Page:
A U.S. permanent resident card is commonly known as a “green card.” With a green card, you are permitted to live and work in the United States. Holders of green cards are known as lawful permanent residents of the US.
Keep in mind that when you get your green card, you will gain certain rights, but you will also bear some important responsibilities.
Your rights as a green card holder.
You can live permanently in the U.S. as long as you do not commit actions (such as criminal activity) that can make you removable under the Immigration and Nationality Act (INA).
You can join and serve in the U.S. military, including most law enforcement agencies.
You are allowed to work almost anywhere in the U.S. depending on your skills and qualifications.
You will be protected equally by U.S. law, your state of residence, and local authorities.
You are permitted to travel freely outside the U.S. for up to a year as a tourist.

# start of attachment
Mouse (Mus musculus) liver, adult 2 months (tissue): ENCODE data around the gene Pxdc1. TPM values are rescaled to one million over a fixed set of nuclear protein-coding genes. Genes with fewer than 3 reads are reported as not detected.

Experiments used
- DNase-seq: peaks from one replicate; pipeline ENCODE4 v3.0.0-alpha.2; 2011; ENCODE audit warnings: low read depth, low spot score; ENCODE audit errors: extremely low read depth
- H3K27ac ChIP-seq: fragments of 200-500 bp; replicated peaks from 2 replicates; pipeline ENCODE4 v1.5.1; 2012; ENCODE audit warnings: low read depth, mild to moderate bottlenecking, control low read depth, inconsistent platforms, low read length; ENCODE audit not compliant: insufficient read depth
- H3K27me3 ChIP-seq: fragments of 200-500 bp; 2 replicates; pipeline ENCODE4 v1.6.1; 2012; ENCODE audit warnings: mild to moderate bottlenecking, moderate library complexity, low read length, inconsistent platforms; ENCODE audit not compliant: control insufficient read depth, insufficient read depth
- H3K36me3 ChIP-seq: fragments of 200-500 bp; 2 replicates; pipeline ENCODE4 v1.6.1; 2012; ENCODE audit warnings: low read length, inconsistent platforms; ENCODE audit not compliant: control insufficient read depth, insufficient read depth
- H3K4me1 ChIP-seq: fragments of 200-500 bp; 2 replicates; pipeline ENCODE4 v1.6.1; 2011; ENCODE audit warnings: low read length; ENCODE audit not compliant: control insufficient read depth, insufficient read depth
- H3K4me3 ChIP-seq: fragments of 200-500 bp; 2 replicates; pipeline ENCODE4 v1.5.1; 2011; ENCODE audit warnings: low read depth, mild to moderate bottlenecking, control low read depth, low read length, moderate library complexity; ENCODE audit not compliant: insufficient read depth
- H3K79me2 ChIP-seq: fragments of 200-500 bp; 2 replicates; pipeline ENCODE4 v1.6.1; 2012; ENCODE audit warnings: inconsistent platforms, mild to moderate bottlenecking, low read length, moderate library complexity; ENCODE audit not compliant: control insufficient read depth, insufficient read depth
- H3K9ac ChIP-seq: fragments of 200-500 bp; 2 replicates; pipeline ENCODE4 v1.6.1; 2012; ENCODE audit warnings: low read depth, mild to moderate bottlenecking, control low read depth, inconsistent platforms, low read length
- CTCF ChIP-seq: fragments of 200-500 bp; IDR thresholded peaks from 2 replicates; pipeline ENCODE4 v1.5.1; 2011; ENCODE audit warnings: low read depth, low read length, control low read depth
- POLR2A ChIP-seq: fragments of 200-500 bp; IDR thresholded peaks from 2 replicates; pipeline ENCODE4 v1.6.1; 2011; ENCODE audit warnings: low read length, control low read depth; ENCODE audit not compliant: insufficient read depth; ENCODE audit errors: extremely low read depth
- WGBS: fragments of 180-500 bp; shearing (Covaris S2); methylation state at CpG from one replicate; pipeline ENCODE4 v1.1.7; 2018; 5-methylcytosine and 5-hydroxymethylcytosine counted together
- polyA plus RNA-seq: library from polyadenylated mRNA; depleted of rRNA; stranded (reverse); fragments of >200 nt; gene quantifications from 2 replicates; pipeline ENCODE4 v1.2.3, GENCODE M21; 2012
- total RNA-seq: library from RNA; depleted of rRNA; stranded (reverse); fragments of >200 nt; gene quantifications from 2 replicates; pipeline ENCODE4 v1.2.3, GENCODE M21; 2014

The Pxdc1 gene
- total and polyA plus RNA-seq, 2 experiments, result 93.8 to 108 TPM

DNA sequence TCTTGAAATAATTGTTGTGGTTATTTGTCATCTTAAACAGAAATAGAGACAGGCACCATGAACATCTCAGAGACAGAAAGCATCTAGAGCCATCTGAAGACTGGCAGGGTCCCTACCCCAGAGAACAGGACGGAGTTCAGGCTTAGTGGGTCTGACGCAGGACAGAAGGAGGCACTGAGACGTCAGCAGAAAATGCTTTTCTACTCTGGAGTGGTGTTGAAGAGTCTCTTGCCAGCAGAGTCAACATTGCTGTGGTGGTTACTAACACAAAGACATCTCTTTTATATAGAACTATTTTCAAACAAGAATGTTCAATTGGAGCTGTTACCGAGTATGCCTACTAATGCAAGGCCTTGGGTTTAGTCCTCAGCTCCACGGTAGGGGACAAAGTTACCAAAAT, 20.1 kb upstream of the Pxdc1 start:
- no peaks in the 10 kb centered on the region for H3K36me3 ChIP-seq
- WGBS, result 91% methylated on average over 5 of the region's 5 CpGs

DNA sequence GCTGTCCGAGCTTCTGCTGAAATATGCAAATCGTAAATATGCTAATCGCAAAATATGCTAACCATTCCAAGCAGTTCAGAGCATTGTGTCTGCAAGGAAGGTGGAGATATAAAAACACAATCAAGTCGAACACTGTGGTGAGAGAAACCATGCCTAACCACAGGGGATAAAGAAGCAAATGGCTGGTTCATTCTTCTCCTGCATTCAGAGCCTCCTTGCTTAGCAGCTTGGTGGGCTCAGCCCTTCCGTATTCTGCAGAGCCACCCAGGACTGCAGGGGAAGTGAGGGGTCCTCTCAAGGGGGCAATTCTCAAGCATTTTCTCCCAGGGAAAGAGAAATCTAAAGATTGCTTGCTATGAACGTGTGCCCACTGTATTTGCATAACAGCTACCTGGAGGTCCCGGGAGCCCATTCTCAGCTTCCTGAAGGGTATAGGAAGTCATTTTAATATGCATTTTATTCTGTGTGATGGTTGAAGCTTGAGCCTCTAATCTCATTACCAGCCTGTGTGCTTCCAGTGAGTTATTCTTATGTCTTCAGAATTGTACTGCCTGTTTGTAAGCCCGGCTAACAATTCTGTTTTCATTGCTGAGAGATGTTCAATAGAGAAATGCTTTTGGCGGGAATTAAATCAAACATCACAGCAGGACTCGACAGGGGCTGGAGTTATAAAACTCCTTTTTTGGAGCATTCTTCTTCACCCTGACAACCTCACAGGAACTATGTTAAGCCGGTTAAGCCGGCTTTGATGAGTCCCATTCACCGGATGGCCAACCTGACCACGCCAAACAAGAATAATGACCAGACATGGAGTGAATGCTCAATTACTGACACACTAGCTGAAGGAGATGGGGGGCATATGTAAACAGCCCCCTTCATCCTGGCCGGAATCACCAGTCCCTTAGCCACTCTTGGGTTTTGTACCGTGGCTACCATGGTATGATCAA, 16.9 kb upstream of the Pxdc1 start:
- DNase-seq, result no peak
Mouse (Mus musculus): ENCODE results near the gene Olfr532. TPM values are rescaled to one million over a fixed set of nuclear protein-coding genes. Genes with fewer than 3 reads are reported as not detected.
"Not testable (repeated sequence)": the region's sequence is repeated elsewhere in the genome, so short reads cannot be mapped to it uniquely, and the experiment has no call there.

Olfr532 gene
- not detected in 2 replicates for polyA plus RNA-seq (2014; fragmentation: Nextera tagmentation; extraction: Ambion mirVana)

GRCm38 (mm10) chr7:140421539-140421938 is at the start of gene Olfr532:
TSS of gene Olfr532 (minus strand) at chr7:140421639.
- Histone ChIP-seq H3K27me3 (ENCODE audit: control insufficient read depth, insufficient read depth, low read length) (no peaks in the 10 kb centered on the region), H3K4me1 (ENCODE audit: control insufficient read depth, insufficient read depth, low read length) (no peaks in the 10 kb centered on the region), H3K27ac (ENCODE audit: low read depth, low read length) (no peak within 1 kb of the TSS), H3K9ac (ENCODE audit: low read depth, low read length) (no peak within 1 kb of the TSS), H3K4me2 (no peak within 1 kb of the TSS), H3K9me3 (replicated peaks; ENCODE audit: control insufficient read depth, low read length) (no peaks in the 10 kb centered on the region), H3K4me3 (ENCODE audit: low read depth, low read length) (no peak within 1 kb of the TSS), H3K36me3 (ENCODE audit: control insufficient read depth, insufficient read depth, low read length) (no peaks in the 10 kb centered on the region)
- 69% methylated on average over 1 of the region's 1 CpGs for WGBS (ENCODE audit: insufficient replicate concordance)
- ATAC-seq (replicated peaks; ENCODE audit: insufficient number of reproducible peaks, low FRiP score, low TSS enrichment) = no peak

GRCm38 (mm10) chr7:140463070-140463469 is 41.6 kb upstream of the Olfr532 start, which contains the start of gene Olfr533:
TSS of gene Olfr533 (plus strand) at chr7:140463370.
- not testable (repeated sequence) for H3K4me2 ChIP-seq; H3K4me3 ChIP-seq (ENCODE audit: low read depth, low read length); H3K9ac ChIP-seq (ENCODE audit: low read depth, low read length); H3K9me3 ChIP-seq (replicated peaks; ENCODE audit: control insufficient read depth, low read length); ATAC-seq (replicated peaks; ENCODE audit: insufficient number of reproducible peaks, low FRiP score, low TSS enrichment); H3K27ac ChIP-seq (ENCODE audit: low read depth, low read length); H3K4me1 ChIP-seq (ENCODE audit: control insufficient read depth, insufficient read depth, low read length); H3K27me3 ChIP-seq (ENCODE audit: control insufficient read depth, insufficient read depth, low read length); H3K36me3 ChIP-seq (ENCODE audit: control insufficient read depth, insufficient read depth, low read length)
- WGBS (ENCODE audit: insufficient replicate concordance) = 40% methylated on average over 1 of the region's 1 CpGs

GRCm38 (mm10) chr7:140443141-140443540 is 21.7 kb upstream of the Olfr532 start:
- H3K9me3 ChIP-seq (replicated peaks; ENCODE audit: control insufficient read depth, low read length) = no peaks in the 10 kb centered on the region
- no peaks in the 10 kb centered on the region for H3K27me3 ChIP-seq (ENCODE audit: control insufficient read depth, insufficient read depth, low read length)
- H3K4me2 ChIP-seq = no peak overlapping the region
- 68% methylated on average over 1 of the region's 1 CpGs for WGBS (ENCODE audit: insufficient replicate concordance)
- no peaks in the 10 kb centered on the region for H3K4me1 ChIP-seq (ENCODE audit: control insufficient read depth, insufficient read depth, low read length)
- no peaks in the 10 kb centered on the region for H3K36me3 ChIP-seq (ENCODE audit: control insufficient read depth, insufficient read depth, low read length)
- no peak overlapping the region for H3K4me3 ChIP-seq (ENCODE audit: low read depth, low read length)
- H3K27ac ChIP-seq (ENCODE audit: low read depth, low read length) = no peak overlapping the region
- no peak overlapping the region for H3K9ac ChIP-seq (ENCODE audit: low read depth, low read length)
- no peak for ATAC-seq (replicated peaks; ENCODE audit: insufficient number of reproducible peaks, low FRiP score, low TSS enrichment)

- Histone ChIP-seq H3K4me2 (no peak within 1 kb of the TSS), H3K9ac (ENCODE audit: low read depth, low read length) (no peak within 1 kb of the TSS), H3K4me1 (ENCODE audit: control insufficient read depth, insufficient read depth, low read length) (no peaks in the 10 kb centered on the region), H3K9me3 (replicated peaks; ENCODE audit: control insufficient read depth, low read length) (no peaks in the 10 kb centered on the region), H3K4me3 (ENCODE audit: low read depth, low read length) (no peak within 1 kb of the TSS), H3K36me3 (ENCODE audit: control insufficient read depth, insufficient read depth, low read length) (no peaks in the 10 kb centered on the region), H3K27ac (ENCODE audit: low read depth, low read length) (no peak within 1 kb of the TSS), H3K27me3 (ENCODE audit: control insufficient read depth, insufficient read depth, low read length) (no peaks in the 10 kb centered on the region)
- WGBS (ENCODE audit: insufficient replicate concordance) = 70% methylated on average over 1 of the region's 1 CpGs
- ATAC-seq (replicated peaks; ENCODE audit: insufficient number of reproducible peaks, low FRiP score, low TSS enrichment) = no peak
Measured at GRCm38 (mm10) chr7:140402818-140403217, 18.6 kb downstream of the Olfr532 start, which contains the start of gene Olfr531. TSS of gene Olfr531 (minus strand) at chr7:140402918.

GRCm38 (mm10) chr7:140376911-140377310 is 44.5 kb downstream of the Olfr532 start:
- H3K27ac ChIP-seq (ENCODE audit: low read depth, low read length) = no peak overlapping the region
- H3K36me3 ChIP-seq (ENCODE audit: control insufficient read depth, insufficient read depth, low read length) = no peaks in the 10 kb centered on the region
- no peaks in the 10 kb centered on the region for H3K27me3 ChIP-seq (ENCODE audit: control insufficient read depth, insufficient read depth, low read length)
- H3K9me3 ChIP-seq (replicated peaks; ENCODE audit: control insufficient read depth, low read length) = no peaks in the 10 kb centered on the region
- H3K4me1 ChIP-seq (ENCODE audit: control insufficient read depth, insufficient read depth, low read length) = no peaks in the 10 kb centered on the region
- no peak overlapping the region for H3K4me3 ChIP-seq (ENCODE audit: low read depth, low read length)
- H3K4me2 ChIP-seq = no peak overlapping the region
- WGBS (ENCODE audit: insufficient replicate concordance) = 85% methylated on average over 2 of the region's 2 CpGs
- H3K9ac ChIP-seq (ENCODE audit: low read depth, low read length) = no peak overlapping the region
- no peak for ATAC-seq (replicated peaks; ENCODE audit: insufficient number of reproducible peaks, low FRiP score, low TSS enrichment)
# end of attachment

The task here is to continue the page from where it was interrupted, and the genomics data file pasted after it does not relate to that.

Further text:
You can petition (or sponsor) family members (spouse and unmarried children of any age) to immigrate to the U.S. as lawful permanent residents.
Your responsibilities when you have a green card.
You must obey all laws of the U.S., including state laws and local jurisdictions.
You are required to file income tax returns, pay taxes, and report income to the Internal Revenue Service (IRS) and state tax agencies.
If you are male and aged 18 to 25, you must register with the Selective Service System (an agency of the U.S. Government that maintains information on those potentially subject to military conscription.)
After living continuously in the U.S., a green card holder can apply for U.S. citizenship.